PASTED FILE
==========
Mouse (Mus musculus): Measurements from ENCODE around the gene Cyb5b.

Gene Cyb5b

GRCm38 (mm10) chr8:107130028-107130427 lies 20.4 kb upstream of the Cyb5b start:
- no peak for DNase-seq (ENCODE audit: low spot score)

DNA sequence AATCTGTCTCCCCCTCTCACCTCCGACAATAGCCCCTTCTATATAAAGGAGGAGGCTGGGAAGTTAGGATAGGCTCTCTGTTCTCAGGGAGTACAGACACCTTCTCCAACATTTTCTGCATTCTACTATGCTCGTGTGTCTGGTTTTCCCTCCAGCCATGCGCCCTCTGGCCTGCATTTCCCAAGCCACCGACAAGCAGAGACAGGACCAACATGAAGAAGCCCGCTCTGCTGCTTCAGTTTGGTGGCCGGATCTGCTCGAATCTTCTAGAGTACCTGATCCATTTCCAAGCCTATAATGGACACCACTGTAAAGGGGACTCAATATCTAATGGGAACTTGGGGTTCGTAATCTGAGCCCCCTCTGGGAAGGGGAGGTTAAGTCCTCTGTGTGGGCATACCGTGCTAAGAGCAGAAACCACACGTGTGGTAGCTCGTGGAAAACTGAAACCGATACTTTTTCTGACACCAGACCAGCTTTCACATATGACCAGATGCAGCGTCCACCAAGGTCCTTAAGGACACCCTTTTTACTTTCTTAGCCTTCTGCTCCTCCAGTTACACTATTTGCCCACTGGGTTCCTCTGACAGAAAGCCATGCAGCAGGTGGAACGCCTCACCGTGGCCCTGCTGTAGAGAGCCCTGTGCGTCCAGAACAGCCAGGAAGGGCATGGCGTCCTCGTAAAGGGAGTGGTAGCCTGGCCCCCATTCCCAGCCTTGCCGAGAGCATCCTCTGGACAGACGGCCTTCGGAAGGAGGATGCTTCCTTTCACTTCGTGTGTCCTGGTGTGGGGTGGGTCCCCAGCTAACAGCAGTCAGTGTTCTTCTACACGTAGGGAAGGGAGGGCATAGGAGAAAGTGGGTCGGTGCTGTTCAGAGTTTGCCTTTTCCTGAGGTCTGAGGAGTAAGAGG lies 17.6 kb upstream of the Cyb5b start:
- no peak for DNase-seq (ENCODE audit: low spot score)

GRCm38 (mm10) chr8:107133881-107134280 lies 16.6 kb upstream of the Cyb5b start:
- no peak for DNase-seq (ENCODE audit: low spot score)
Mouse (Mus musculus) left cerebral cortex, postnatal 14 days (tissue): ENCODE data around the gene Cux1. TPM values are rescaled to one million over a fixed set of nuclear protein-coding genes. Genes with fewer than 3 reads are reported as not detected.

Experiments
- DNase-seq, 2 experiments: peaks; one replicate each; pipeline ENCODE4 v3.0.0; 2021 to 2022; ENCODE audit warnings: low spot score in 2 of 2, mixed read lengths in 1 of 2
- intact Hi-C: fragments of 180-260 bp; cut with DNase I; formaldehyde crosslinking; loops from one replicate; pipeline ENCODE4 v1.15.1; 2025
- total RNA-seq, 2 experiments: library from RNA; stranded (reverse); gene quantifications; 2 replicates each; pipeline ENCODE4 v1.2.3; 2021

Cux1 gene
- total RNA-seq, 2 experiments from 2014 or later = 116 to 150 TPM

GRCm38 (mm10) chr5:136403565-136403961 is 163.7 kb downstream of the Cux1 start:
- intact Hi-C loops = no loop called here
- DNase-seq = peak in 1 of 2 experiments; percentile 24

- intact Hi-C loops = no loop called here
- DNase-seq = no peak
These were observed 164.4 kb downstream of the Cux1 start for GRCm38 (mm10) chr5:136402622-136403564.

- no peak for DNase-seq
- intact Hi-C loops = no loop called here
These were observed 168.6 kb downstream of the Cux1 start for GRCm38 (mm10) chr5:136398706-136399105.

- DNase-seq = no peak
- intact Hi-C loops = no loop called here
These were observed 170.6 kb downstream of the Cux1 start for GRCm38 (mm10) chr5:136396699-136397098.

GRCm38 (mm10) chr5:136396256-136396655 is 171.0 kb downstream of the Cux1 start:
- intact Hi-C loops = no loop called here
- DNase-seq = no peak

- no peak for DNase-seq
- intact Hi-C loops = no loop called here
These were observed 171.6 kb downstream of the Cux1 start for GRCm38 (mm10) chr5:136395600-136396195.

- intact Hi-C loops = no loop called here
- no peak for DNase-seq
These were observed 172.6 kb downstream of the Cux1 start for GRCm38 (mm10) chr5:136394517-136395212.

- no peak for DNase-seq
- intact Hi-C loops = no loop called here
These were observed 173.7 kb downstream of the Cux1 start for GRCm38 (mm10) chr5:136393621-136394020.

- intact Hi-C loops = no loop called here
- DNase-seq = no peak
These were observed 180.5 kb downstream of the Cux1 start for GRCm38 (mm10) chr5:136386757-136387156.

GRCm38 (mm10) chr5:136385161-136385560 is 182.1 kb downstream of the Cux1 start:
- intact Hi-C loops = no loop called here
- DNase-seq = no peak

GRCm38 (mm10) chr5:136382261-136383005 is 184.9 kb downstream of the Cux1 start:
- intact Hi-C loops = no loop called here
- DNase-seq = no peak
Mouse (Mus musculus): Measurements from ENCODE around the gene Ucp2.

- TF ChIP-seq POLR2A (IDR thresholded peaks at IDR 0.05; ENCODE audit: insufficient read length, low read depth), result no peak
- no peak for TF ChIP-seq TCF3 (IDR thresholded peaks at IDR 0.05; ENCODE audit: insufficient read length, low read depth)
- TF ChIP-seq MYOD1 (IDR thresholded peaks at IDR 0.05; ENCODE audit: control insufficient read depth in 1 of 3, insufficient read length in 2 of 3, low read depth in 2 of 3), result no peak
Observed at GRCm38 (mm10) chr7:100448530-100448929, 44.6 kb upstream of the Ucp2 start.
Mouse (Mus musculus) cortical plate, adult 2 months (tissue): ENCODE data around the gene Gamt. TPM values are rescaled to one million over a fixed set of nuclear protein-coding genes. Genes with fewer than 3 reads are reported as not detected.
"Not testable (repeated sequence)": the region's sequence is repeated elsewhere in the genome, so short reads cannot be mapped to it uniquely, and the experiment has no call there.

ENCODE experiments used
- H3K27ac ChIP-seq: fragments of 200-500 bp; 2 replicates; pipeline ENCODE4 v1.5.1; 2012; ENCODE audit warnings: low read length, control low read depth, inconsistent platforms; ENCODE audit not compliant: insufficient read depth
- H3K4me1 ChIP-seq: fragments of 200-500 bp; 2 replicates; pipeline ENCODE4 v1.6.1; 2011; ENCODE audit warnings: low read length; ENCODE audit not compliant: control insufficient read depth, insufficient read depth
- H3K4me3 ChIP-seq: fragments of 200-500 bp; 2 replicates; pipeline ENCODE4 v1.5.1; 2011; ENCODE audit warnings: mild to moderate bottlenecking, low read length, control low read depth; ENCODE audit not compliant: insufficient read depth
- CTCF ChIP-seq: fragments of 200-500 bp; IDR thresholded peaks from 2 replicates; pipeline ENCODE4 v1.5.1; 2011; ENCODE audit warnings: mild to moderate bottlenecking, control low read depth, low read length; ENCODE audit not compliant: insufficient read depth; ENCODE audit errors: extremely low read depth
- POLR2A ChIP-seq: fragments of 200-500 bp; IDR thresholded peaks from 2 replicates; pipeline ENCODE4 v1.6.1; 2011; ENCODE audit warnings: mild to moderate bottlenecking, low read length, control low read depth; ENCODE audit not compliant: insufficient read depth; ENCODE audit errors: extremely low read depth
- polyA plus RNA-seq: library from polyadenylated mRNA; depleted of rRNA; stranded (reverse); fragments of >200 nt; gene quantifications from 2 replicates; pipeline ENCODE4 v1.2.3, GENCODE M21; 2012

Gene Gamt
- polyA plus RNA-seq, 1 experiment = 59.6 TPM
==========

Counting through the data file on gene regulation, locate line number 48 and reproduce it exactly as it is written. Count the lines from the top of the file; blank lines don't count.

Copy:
- DNase-seq = no peak